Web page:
HR leaders recognize that they should be using analytics to support decision making. However, how to do so is often a bit of a mystery.
Since many HR leaders don’t have a good sense of how to get value from analytics, they move it off their plate by passing it to the HR reporting team or to some newly hired data scientist. Not surprisingly, HR leaders are not familiar with the role the average HR professional plays in analytics so they don’t involve them at all.
Here are why these mistakes are detrimental to analytics success:
Mistake 1: Asking HR Reporting to do analytics without sufficient resources
When organizations are unsure how best to approach analytics, the accountability for analytics is put on the people already handling data — the HR reporting team. It might make sense to combine analytics and reporting; however, the reality is that most HR reporting teams don’t have the mandate, tools, or skill set to do analytics.
Hoping that a team already up to their necks in producing routine reports can suddenly start doing sophisticated analytics, such as predicting turnover or using machine learning, is unrealistic.
Mistake 2: Hiring data scientists and asking them to “do people analytics”
Some organizations are willing to invest in analytics, but don’t have a clear idea how analytics are supposed to impact business decisions. They presume that people with Ph.D’s in data science will know what to do so they hire them and ask them to start analyzing.
The problem with this approach is that while data scientists understand data, they do not understand the business problems that data is meant to address.
Data scientists will be happy to work with the IT team on integrating data sets and playing around with a data warehouse in the hope they’ll bump into something interesting. This kind of wandering around in data is both expensive and unlikely to yield helpful results.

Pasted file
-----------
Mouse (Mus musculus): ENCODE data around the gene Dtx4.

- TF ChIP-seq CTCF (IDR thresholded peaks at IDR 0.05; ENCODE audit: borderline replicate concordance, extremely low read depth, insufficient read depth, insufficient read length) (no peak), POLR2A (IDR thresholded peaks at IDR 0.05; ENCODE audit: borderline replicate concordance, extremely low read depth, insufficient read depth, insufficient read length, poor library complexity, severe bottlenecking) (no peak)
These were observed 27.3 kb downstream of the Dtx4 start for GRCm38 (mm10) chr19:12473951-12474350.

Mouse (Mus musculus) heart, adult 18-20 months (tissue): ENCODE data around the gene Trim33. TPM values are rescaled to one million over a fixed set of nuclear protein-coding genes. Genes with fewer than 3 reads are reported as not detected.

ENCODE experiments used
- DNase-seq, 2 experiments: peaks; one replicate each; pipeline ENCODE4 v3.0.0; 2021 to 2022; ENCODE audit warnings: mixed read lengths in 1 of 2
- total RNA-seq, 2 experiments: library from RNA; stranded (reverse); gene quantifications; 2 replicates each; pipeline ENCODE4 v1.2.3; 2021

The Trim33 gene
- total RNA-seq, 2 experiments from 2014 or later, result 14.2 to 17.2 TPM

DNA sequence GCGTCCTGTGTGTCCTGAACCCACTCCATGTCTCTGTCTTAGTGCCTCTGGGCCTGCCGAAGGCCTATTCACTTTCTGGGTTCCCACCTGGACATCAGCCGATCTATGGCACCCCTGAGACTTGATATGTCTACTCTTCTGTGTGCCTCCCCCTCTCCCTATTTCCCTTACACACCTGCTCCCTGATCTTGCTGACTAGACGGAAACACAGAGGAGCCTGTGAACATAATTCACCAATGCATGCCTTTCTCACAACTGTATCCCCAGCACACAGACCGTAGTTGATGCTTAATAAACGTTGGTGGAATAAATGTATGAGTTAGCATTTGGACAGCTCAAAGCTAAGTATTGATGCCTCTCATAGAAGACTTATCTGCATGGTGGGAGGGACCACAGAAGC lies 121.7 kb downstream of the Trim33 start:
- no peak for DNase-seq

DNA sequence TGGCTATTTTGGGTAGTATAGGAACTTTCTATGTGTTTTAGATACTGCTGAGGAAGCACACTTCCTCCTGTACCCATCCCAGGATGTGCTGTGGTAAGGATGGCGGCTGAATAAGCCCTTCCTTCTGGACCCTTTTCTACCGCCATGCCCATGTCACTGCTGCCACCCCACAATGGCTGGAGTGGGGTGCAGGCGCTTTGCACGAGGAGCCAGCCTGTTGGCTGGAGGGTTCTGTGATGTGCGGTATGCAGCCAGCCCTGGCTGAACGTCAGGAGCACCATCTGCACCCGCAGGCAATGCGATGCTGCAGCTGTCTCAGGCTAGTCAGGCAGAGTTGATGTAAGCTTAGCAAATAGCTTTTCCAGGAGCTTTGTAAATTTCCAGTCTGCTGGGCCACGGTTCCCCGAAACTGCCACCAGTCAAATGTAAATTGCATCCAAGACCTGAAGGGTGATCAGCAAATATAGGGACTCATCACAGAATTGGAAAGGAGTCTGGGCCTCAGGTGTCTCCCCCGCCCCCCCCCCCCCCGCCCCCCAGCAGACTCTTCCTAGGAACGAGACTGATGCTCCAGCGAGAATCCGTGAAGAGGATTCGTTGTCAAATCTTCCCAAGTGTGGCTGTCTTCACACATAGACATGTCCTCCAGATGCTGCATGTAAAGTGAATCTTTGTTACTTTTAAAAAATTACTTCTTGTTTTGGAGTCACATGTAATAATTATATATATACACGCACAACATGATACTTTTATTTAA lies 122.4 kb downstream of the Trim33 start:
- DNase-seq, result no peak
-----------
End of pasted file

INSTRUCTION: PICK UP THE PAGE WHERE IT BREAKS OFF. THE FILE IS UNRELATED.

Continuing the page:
Analytics needs to be closely tied to business issues. This means the people leading analytics must be business people who understand the goals and key performance indicators of the organization – rather than just analytics wizards.
In fact, it makes sense to have analytics as part of the HR strategy group because this ensures it focuses on the most important issues.
Mistake 3: Overlooking the role of the average HR professional
Even companies with effective analytics teams and effective HR reporting teams sometimes make slow progress because these groups are not closely connected to the average HR professional.
The analytics team can only do so much and they’ll quickly be overwhelmed if the average HR professional cannot handle everyday analytics on their own.
Similarly, the HR reporting team may produce crisp reports and clean data, but if the average HR professional doesn’t know how to use data then those reports will sit in a drawer unread.
If you are serious about analytics then you need to recognize that the average HR professional plays a critical role in making the whole department “analytics savvy.”
Click here to continue reading David Creelman’s article.